Helping adult children achieve financial independence requires communicating openly, fostering financial literacy, and setting clear expectations. Try initiating honest conversations, emphasizing the importance of independence, and encouraging them to create budgets and set financial goals. Share your own personal experiences to make financial discussions relatable. Establish boundaries on financial support, gradually transitioning responsibilities to empower them to take ownership of their financial situation.

Work with your children to set SMART financial goals, which should be Specific, Measurable, Achievable, Realistic, and Time-bound. If you decide to support your children financially, make a clear plan together with a time-limit and make sure it doesn’t stretch you beyond your financial means. Don’t forget to celebrate their financial achievements to reinforce positive habits! This collaborative and positive approach lays the foundation for a successful transition to financial independence.

Read more: How Americans feel about financial independence

Carve out time for self-care

When caring for everyone else, it can be hard to take care of yourself. While self-care won’t solve all the challenges that come with being a sandwich generation caregiver, it can help. Taking time to do things for yourself can offer an emotional time-out and allows you to create a balance of caring for yourself and others. Setting boundaries around your time will help you prioritize self-care. Sometimes, that might mean saying “no” to those you are caring for, to ensure you’re also caring for yourself.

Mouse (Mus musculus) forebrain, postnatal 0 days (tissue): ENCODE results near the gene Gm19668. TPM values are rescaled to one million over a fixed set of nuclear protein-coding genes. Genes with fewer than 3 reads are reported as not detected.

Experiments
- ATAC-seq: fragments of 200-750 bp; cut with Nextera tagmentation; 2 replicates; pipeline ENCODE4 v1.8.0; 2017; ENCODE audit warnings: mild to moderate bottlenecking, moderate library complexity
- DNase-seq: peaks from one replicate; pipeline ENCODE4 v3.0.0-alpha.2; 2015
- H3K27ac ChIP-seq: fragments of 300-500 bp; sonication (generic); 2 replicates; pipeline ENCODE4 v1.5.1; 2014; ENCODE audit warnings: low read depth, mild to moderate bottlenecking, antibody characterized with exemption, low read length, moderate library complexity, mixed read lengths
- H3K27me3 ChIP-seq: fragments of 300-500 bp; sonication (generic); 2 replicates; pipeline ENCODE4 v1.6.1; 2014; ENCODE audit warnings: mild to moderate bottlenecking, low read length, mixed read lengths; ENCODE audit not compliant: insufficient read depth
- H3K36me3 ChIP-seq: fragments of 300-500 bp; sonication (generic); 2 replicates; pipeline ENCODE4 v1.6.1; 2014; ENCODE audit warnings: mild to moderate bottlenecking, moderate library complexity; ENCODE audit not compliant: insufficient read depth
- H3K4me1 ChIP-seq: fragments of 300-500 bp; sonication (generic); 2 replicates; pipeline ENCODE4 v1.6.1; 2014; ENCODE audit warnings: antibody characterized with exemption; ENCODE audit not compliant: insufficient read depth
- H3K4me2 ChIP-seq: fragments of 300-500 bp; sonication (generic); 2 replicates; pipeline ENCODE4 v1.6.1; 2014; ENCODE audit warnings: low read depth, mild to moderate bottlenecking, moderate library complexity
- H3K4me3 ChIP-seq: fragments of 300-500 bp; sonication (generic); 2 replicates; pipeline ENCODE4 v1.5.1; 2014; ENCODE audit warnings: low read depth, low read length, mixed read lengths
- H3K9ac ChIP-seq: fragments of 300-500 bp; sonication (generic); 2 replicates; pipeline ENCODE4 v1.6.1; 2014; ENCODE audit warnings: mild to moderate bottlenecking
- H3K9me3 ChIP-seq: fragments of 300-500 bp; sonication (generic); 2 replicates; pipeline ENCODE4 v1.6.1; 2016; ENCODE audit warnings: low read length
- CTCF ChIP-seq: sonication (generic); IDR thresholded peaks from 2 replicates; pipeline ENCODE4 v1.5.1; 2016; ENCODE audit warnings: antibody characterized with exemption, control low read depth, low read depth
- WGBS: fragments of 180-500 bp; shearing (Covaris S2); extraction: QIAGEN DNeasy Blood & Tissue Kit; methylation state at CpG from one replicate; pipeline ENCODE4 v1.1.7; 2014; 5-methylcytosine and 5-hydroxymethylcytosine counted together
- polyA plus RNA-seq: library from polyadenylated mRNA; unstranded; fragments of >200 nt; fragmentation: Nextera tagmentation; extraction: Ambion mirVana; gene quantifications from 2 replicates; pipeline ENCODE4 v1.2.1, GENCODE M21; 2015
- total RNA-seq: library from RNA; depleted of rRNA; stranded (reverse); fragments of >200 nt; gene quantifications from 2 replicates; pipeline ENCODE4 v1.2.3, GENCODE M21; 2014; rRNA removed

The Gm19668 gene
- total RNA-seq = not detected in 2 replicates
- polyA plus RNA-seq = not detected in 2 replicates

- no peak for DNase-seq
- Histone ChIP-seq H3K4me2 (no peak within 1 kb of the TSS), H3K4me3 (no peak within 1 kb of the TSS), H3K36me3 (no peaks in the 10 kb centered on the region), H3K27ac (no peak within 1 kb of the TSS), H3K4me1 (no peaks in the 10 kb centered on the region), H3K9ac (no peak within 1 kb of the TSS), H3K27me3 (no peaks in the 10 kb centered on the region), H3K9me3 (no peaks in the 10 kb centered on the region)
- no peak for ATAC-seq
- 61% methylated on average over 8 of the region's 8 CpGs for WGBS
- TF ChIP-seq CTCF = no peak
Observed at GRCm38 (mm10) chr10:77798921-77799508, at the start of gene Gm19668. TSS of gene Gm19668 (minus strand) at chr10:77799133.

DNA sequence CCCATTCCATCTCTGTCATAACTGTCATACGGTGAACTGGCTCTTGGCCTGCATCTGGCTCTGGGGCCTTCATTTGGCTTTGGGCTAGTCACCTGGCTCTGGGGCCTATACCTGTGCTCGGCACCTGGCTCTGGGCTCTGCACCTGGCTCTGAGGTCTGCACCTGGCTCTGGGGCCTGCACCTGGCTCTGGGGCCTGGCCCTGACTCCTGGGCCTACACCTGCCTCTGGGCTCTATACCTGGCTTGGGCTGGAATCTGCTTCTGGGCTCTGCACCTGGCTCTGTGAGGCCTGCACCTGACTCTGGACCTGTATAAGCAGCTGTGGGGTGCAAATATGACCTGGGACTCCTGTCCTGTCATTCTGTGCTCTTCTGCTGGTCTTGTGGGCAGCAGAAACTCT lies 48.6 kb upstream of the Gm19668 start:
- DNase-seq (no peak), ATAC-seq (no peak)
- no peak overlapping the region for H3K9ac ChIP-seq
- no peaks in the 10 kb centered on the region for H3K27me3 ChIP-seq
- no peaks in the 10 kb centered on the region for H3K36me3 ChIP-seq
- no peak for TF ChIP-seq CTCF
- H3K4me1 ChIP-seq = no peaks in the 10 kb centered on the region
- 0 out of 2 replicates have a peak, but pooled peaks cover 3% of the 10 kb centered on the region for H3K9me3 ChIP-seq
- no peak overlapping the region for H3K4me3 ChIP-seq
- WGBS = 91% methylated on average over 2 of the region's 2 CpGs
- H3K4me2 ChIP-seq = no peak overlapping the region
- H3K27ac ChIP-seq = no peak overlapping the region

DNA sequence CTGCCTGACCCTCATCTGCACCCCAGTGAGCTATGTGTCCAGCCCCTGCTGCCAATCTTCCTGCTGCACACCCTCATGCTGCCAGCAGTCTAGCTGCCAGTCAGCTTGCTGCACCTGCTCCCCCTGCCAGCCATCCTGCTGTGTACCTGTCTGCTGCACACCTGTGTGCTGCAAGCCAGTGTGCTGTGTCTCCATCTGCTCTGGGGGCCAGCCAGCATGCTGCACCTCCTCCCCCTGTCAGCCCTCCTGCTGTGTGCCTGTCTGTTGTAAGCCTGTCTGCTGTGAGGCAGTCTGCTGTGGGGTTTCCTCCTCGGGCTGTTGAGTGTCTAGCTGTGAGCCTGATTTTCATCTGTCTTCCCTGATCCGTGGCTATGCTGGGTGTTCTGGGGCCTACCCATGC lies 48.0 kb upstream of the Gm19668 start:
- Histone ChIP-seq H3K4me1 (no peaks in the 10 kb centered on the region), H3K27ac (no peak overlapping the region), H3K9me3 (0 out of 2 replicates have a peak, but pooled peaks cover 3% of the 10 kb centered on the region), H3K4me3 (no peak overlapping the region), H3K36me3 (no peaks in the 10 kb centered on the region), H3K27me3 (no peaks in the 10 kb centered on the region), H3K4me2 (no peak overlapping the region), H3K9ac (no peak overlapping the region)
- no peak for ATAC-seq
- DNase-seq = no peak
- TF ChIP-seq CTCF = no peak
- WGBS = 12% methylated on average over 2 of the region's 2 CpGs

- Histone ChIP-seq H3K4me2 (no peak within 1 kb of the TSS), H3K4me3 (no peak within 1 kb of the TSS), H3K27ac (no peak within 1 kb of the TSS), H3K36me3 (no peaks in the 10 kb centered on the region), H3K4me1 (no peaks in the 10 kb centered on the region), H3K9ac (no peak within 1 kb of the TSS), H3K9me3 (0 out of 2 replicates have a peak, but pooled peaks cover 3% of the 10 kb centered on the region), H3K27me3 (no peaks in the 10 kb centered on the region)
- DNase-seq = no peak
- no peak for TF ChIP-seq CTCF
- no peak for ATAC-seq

Self-care can also mean prioritizing a financial plan for your own life. This is a critical step in managing your cash flow, reaching your short and long-term goals, and preparing for retirement.

Speak with a financial professional about your own retirement plan

Americans with a more detailed financial plan are about three times as likely to report greater happiness in money matters, including goal setting, debt, net worth, and financial allies. The trouble is, many don’t know where to start.

If you’re currently balancing the financial challenges that come with caring for your children and your parents, you may want to consider meeting with a financial professional to determine the best path forward for your family.